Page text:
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Monday, Dec 06, 2021

US Likely to See Higher Inflation From Housing 'For a While', Fed Governor Says

US Likely to See Higher Inflation From Housing 'For a While', Fed Governor Says

The United States is likely to see greater inflation risks from record-high housing prices as demand continues to outstrip the number of newly-built homes while bottlenecks in supply chains slow construction, Federal Reserve Governor Michelle Bowman said on Monday.

“I anticipate that these housing supply issues are unlikely to reverse materially in the short term, which suggests that we are likely to see higher inflation from housing for a while,” Bowman said.

Sales of new single family houses in the United States jumped 14% in the month to September as buyers tried to beat a potential hike in interest and mortgage borrowing rates despite record high home prices, Commerce Department data showed.

The median selling price for existing-homes in the United States rose 17.8% in July from a year earlier to hit a record high of $359,900, according to the National Association of Realtors.

The S&P CoreLogic Case-Shiller US National Home Price Index said its 20-city indicator showed a 19.7% year-over-year gain in August, barely changed from the 20% reading in the previous month.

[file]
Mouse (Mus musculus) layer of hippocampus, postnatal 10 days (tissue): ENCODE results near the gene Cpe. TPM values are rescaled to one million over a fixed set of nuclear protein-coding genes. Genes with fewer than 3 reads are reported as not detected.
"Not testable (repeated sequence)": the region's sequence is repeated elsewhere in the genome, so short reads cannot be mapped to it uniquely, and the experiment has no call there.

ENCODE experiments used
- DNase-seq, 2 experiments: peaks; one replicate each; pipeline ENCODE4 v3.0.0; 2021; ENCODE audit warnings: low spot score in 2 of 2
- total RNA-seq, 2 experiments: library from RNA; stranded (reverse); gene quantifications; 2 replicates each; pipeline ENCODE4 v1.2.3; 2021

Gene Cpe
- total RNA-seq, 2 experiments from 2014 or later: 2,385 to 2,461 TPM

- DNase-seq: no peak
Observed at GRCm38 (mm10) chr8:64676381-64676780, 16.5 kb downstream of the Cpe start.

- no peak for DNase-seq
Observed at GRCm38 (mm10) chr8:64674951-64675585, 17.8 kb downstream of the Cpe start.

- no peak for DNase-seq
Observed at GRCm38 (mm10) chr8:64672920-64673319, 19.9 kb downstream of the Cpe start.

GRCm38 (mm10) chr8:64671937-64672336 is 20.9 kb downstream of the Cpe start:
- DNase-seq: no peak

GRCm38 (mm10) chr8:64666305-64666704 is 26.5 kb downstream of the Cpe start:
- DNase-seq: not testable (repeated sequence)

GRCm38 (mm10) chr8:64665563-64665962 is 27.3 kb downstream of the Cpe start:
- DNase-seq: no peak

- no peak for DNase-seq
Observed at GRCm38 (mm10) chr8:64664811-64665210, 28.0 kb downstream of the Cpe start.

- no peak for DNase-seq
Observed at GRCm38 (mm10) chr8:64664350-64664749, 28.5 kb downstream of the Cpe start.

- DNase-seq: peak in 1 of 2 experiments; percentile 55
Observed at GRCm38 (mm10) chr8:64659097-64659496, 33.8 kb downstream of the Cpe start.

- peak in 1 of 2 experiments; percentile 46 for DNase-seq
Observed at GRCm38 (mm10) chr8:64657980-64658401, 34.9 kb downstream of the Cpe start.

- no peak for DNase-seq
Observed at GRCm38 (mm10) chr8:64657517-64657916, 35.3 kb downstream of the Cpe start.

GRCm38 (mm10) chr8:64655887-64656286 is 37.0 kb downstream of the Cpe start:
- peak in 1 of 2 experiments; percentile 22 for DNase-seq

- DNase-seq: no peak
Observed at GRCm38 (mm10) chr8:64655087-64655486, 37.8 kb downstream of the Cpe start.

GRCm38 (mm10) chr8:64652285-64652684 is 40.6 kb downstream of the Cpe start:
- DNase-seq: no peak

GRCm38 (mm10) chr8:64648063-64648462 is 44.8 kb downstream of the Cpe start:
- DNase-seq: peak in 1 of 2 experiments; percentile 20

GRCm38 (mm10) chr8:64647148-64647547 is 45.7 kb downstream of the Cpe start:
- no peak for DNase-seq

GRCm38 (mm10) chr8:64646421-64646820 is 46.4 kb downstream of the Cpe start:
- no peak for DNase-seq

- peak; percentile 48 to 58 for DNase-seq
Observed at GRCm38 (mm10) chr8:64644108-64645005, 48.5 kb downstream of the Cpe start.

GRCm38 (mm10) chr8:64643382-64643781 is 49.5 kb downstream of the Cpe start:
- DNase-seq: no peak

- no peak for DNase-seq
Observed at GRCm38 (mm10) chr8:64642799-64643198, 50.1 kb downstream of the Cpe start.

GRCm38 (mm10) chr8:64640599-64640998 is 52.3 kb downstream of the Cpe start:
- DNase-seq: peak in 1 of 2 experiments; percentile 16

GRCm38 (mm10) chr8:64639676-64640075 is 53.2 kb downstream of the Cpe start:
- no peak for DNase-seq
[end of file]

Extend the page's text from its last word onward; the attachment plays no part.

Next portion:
“Because housing costs are a large share of living expenses for most people, these increases are adding to current inflationary pressures in the economy,” Bowman said. “Indeed, we are already seeing sizable increases in rent and owners' equivalent rent in many parts of the country.”


The US economy shrank by 3.5% for all of 2020 due to shutdowns and other disruptions caused by the COVID-19 crisis. Growth this year has been spotty, with an annualized 3.5% expansion in the first quarter, 3.6% in the second and 2.0% in the third.

Besides uneven economic growth, the Federal Resrerve has faced three other problems. The first is inflation as wages and the prices of almost everything have soared from the lows of the coronavirus pandemic, especially pump prices of gasoline now at seven-year highs. The second is slower-than-expected employment growth, with at least 5 million of the about 21 million jobs lost last year not having returned due to conditions forced by the pandemic. The third is the continuous disruption in supply chains as the output of building materials and electronic components remains challenged.

“Before this past year, the pace of construction of new homes was below its long-run average for more than a decade," Bowman said. "The supply chain bottlenecks … are slowing down construction further. These issues affect the rental market too: The multifamily rental market is at historic levels of tightness, with over 95 percent occupancy in major markets.”


Dire housing shortages in the United States since the financial crisis of 2007-2008 and last year’s coronavirus outbreak have sent home prices to record highs.

Despite the grossly inflated market and a huge mismatch of demand versus supply, many buyers remain hopeful of locking in before the Federal Reserve raises interest rates sometime next year in what would be its first hike since the COVID-19 outbreak in March 2020.

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